ROBERT SIEGEL, Host:
As expected, the House of Representatives has voted to repeal the health care law. The vote comes after two days of debate in which Republicans, one by one, took the floor to push for repeal.
SIEGEL: I think it's time we return this House to the people and we can start by repealing the job-killing, socialistic, and out-of-touch health care bill.
MELISSA BLOCK, Host:
Democrats spent the day defending the law. Here's G.K. Butterfield, Democrat of North Carolina.
SIEGEL: Mr. Speaker, I urge my Republican colleagues to stop playing politics with health care. Open your eyes and see the pain of America's working families.
SIEGEL: The repeal effort is headed nowhere, since the Senate is not likely to support it and the president has vowed to veto it. Nonetheless, during the debate, we've been hearing once again the major differences between supporters and opponents of the law, and it can be hard to make sense of it all.
BLOCK: So we've asked you to send us your questions. And here to help us answer some of them now is NPR health policy correspondent Julie Rovner. Hey, Julie.
JULIE ROVNER: Hey, Melissa.
BLOCK: And let's get started with, by far the most-asked question has to do with the Republican mantra that the health care law is job-killing. And in fact that is the title of the repeal legislation: Repealing the Job-Killing Health Care Law Act. A lot of our listeners, Julie, want to know, is the law in fact job-killing?
ROVNER: Now, the CBO also said that there would be a reduction perhaps in low-wage workers because of the law, but they said that that would be small in all likelihood. And that's something that other analysts have agreed with.
BLOCK: Let's move on to a question from Dane Schumacher(ph) of Huntsville, Arkansas. He writes this. He says he's a full-time farmer there. He says he lives off the proceeds from farm sales and he earns less than $15,000 a year. And this is what he wants to know: Will I be required to purchase health insurance? If so, how in the world does the government expect me to afford to do so?
ROVNER: Well, in a word: No. People who earn less than 133 percent of poverty, and that's about $14,400 this year, will get Medicaid coverage which costs them nothing. Now, that's a big change. It used to be that to get Medicaid, you had to not only be poor but fit into a certain category. You had to be a child, or blind, or disabled. Under this new law, you simply will have to be low-income. So starting in 2014, if you are low-income you will be eligible for Medicaid.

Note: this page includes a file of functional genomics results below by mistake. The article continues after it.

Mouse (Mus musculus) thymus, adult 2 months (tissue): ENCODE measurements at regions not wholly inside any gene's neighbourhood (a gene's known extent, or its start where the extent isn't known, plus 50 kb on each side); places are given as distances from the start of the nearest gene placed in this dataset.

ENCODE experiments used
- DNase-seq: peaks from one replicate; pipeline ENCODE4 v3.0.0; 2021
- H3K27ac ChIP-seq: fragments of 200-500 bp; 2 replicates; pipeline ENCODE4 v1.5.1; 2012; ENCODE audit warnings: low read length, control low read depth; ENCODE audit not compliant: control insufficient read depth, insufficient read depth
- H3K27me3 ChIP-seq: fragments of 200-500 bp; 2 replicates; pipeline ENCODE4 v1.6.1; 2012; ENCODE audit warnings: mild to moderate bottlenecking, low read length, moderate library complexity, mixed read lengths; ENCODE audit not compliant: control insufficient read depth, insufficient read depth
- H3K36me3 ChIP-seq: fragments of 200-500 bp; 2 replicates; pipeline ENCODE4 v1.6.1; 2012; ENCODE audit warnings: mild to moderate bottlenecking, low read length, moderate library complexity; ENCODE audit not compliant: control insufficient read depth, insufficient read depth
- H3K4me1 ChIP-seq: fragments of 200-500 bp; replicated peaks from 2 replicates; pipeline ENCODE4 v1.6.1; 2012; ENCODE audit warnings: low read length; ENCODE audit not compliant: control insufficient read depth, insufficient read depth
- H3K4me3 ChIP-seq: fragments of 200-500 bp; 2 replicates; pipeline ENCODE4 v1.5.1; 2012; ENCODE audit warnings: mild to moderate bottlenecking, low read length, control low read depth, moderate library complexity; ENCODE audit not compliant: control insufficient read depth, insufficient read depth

BLOCK: But what if, say, he were over that threshold even by just by a little bit, would he have to buy health insurance then?
ROVNER: Also, if the lowest cost insurance policy would require you to pay more than eight percent of your income, you're also exempt from the mandate. So if you don't earn very much money but it's still too much to be on Medicaid, you will not have to buy health insurance under this law.
BLOCK: Julie, we got a question from listener Theresa Stallman West(ph) from Los Angeles. Here it is: A friend of mine works for a law firm in New York City. The owners of the law firm said that when the new health care law takes effect, they will just refuse to provide health insurance for their employees and accept the government's fine for not providing it. They said this will be cheaper than actually providing the required health insurance. And she wants to know, if this is true, wouldn't all companies do this?
ROVNER: The other thing we know is that people have surveyed businesses who say they - most of them plan to continue to offer insurance. It's a way to recruit and retain workers.
BLOCK: In a way, Julie, does this question spool back to the question about is the bill job-killing? Because you do hear about businesses who say if the threshold is 50 workers, I'm not going to hire that - 51st worker. I'm going to keep under that threshold so that I don't face this situation.
ROVNER: Well, that is one concern but also if they decide that it's cheaper to pay the penalty, not provide the health insurance, put the workers in the exchanges, then they could hire more people.
BLOCK: Julie, we have time for one last question and this one is from Dave Manley of Boston. Why does most of the current law not go into effect for several years? If the purpose of the bill is to expand and improve health care in the U.S. and reduce its cost, he wants to know, why the multi-year rollout?
ROVNER: And that's why I think you've been hearing about a lot of these, you know, benefits that are already in effect about keeping kids on their parents' plans until they're 26, or the closing the Medicare drug benefit donut hole; things that are in effect now, because these big benefits are not going to go into effect until 2014.
BLOCK: Thanks to all our listeners for sending in questions. And Julie answers some more of them at NPR's health blog. You can find that at npr.org. Julie Rovner, thanks so much.
ROVNER: You're so welcome.
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